The region that is now Wisconsin has probably been inhabited since the end of the glacial period, 10,000 years ago. Some of the earliest inhabitants were ancestors of the Menominee; these early immigrants from the north built burial mounds, conical ones at first, then large effigy mounds shaped like different animals. Other peoples arrived from the south and east, including ancestors of the Winnebago Indians (about AD 1400) and a tribe that built flat-top earthen pyramids. During the 17th century, the Ojibwa, Sauk, Fox, Potawatomi, Kickapoo, and other tribes came to Wisconsin. These tribes engaged in agriculture, hunting, and fishing, but with the arrival of Europeans, they became increasingly dependent on the fur trade—a dependence that had serious economic consequences when the fur trade declined in the early 19th century.
The first European believed to have reached Wisconsin was Jean Nicolet, who in 1634 landed on the shores of Green Bay while in the service of Samuel de Champlain. Two decades later, Médard Chouart des Groseilliers and Pierre Esprit Radisson, both fur traders, explored northern Wisconsin; in 1673, the Jesuit priest Jacques Marquette and the explorer Louis Jolliet crossed the whole area that is now Wisconsin, via the Fox and Wisconsin rivers, on their way to the Mississippi. Other Jesuits established missions, and French fur traders opened up posts. The French were succeeded by the British after the French and Indian War (the British ruled Wisconsin as part of Quebec Province from 1774 to 1783). Although ceded to the US in 1783, it remained British in all but name until 1816, when the US built forts at Prairie du Chien and Green Bay.
Under the Ordinance of 1787, Wisconsin became part of the Northwest Territory; it was subsequently included in the Indiana Territory, the Territory of Illinois, and then the Michigan Territory. In the early 1820s, lead mining brought an influx of white settlers called "Badgers." Indian resistance to white expansion collapsed after the 1832 Black Hawk War, in which Sauk and Fox Indians fleeing from Illinois were defeated and massacred by white militia near the site of present-day La Crosse, at the Battle of Bad Axe. Subsequently, the Winnebago and other tribes were removed to reservations outside the state, while the Ojibwa, Menominee, and some eastern tribes were among those resettled in reservations inside Wisconsin.
The Wisconsin Territory was formed in 1836. Initially it included all of Iowa and Minnesota, along with a portion of the Dakotas, but in 1838, these areas became part of a newly organized Iowa Territory. The 1830s also saw the beginning of a land boom, fueled by migration of Yankees from New England and southerners who moved to the lead-mining region of southwestern Wisconsin. The population and economy began to expand rapidly. Wisconsin voters endorsed statehood in 1846, and Congress passed enabling legislation that year. After a first constitution was rejected by the voters, a revised document was adopted on 13 March 1848, and on 29 May, President James K. Polk signed the bill that made Wisconsin the 30th state.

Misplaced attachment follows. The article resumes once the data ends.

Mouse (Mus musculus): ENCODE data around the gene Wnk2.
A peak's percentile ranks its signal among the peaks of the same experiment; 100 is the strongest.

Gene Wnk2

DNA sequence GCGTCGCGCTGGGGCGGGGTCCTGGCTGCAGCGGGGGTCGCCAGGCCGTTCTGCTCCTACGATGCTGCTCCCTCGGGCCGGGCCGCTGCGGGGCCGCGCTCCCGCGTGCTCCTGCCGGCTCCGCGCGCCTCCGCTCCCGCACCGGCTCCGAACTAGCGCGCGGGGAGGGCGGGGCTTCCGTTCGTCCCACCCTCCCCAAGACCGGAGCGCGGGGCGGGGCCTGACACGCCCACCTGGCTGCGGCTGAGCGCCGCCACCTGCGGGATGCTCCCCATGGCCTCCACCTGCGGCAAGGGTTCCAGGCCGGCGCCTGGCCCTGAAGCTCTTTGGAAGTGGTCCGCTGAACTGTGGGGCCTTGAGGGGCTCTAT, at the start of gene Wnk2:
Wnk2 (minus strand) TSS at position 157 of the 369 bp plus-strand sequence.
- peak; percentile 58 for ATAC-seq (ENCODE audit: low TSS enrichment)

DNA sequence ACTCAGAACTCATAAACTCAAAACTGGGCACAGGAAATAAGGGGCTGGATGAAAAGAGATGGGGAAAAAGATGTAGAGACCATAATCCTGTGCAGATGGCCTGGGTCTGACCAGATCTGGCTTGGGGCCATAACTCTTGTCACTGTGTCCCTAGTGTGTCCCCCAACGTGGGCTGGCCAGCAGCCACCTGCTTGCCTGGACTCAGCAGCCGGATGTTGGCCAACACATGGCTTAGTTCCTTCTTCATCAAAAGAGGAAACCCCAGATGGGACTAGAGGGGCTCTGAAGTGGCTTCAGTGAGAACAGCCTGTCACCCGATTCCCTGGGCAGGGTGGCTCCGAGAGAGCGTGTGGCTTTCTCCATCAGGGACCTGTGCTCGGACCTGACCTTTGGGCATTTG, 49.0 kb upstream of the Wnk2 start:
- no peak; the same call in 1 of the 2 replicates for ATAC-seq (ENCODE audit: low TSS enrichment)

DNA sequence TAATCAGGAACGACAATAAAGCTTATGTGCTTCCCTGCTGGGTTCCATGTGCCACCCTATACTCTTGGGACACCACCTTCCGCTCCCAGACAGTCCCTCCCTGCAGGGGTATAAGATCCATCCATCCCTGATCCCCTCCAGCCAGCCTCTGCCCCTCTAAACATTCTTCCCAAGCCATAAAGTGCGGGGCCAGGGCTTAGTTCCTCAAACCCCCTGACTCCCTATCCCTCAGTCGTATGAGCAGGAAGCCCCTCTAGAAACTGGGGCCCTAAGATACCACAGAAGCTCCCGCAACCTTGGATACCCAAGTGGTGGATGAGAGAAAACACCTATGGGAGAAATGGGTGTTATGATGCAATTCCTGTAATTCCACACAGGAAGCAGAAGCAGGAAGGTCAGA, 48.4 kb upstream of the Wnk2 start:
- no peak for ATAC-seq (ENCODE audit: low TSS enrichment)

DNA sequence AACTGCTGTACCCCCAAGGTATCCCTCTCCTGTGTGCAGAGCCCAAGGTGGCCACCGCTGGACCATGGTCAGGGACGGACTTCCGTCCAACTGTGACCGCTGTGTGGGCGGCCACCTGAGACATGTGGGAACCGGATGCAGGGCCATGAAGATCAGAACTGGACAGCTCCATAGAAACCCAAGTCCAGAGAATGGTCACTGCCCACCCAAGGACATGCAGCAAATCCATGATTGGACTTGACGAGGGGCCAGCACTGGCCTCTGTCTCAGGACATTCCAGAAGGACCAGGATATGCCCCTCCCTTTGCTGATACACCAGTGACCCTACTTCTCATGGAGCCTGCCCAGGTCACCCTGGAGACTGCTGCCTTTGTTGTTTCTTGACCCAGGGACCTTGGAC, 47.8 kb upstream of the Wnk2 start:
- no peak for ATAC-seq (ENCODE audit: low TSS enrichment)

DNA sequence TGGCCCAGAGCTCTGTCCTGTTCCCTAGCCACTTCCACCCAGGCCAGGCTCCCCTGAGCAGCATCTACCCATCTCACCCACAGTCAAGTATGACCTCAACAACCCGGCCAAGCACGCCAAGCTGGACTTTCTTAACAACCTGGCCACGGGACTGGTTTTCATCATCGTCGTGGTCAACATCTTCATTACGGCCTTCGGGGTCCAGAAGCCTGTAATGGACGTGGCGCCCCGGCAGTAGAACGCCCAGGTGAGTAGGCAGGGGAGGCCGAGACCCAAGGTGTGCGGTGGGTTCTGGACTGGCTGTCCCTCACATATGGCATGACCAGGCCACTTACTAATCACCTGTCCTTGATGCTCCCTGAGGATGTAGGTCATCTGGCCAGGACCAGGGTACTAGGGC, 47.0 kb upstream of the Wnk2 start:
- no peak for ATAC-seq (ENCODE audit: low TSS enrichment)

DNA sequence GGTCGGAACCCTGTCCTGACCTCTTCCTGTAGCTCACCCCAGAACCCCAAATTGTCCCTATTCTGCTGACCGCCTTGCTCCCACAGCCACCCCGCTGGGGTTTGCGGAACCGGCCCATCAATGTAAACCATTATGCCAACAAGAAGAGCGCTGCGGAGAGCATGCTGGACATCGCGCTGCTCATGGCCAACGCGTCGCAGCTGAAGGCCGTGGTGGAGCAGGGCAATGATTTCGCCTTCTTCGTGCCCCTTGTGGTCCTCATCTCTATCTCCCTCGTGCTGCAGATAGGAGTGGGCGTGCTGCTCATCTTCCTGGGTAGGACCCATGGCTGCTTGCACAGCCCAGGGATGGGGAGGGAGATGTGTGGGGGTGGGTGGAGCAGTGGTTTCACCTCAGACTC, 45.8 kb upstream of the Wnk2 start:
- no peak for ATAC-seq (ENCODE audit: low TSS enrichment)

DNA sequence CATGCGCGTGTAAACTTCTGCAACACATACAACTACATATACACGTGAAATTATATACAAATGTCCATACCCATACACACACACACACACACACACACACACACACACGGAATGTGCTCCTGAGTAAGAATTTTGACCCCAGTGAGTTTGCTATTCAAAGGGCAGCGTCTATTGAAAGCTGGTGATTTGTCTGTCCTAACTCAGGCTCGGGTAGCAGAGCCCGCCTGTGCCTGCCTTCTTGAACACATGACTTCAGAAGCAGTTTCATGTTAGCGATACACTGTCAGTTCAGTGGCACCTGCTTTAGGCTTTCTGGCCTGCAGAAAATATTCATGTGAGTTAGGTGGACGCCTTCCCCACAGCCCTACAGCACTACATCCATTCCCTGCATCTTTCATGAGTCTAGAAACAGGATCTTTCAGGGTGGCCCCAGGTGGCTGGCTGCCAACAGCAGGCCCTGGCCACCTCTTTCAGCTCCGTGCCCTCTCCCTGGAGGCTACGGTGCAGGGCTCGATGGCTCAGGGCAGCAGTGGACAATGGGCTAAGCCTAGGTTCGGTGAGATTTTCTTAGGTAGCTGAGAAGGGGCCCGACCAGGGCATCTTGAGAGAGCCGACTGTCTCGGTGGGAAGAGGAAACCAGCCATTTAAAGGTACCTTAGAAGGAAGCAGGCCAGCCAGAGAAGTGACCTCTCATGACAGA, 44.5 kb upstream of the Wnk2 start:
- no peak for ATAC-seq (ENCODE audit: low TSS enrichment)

Transportation and industry did not develop as rapidly as proponents of statehood had expected. A canal was opened at the portage between the Fox and Wisconsin rivers in 1851, but the waterway was not heavily used. Railroads encountered difficulties in gaining financing, then suffered setbacks in the panic of 1857.
Wisconsinites took a generally abolitionist stand, and it was in Wisconsin—at Ripon, on 28 February 1854—that the Republican Party was formally established in the state. The new party developed an efficient political machine and later used much of its influence to benefit the railroads and lumber industry, both of which grew in importance in the decade following the Civil War. In that war, 96,000 Wisconsin men fought on the Union side, and 12,216 died. During the late 19th century, Wisconsin was generally prosperous; dairying, food processing, and lumbering emerged as major industries, and Milwaukee grew into an important industrial center.
Wisconsin took a new political turn in the early 20th century with the inauguration of Republican Robert "Fighting Bob" La Follette as governor and the dawning of the Progressive Era. An ardent reformer, La Follette fought against conservatives within his own party. In 1903, the legislature, under his prodding, passed a law providing for the nation's first direct statewide primary; other measures that he championed during his tenure as governor (1901–06) provided for increased taxation of railroads, regulation of lobbyists, creation of a civil service, and establishment of a railroad commission to regulate intrastate rates.
La Follette was also a conspicuous exponent of what came to be called the "Wisconsin idea": governmental reform guided by academic experts and supported by an enlightened electorate. Around the time he was governor, the philosophy of reform was energetically promoted at the University of Wisconsin (which had opened at Madison, the state capital, in 1849), and many professors were drafted to serve on government commissions and boards. In 1901, Wisconsin became the first state to establish a legislative reference bureau, intended to help lawmakers shape effective, forward-looking measures.